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Beneath Raven Moon
Author: David Bouchard
Traditional Territory: Kwakwaka'wakw, Métis
Format: Hardcover
  • There are as many Creation stories as there are First Nations on Turtle Island. The story of a Great Flood is known to indigenous people in every corner of the world. But what about the Moon? Who made her? What was her intended purpose?

    Beneath Raven Moon is an enchanting tale of the creation of Grandmother Moon and of the first time she wove her spell on a young, unsuspecting couple.

    The story unfolds in the territory of the Kwakwaka’wakw people – now also known as British Columbia’s Inside Passage – where Raven and Eagle join together in good-natured conspiracy to foster a heart-warming romance.

    Follow the magical vision of Métis author David Bouchard and Kwakwaka’wakw artist Andy Everson to learn why Raven found it necessary to bless us with the heavenly sphere that guides we two-leggeds and illuminates our night sky. And enjoy the enchantment of the music and flute of Mary Youngblood as you sit in wonder ... Beneath Raven Moon.


Missing Nimama
Traditional Territory: Cree
Format: Hardcover
  • Kateri is a young girl, growing up in the care of her grandmother. We see her reaching important milestones her first day of school, first dance, first date, wedding, first child along with her mother, who is always there, watching her child growing up without her.

    Told in alternating voices, Missing Nimama is a story of love, loss, and acceptance, showing the human side of a national tragedy. An afterword by the author provides a simple, age appropriate context for young readers.


River of Salmon Peoples
Traditional Territory: Various
Format: Paperback
  • The River of the Salmon People captures what the
    Fraser River, and its most valuable resource, the
    salmon, means to First Nations communities along
    its basin. The result of nine community engagements,
    extensive research over two years, and illuminating
    photographs and artwork, this book captures the oral
    narratives of each community along the river.
    The book, while capturing timeless Indigenous stories
    and legends about the salmon and the river, is also an
    exploration of the future of the salmon and of the waters
    of the Fraser River. It will have high appeal to readers
    interested in First Nations issues, the sustainability of
    the salmon, and the environmental challenges facing
    the world today.
    The River of the Salmon People is an expression of the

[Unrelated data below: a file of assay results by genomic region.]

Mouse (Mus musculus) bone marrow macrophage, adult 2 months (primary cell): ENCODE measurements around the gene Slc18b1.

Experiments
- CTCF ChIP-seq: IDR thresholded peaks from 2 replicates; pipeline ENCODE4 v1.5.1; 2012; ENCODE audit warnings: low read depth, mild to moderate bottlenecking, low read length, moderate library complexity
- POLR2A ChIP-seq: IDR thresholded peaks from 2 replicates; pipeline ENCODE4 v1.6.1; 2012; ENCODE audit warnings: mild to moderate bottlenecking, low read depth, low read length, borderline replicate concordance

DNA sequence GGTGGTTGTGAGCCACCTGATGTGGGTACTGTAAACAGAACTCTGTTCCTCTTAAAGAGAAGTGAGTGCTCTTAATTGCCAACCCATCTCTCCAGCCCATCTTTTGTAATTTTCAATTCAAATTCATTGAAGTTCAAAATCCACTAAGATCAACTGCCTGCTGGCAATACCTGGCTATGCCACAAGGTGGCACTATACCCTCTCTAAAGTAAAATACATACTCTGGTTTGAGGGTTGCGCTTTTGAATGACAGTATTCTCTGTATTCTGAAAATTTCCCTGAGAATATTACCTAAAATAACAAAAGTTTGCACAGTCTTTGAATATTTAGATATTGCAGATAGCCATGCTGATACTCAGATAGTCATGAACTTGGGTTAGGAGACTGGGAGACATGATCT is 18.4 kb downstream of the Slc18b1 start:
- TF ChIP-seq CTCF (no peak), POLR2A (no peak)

people, culture, ceremony and songs along the Fraser
    of will be of deep interest to both the general reader
    and students of the environment and Indigenous rights.


The Debwe Series: The Gift is in the Making: Anishinaabeg Stories
Author: Leanne Simpson
Traditional Territory: Michi Saagiig Nishnaabeg
Format: Paperback
  • The Gift Is in the Making retells previously published Anishinaabeg stories, bringing to life Anishinaabeg values and teachings to a new generation. Readers are immersed in a world where all genders are respected, the tiniest being has influence in the world, and unconditional love binds families and communities to each other and to their homeland. Sprinkled with gentle humour and the Anishinaabe language, this collection of stories speaks to children and adults alike, and reminds us of the timelessness of stories that touch the heart.


The Elders Are Watching
Traditional Territory: Métis
Format: Hardcover
  • The boy looked much the same as the other kids in his class. New faces arrived almost daily from far away places, so it wasn't his appearance that made him different.

    He had always tried his hardest, but try as he might, somehow he didn't seem to be able to get excited about the same things his classmates did. This year would be no different.

    And so, as in years gone by, his mother would please him greatly by taking him out of school for a time. Again, she was sending him to live with his grandfather, his 'Ya-A' - to listen, to think and to learn.

    'Ya-A' would reintroduce him to the Wind, the Tree and the Earth. 'Ya-A' would speak of responsibilities and of rights. 'Ya-A' would fascinate him with legends of the eagle, the whale, the raven and the wolf.

    Of all the tales his grandfather told, none captured his heart more than the stories of the Old Ones - the Elders. And as the stories slowly became a part of him, by the seashore in the clear red sky of early evening, he began to see them.

    They appeared as images suspended in the air, up toward the sun. Their lips were still, yet he heard them speak. Their message, like the words of his "Ya-A', was clear and true, a message gone too long without being passed to other hearts.

    He and his "Ya-A' would share the words of the Elders often with all those who cared to listen - with all those who cared at all. ...taken from The Elders Are Watching


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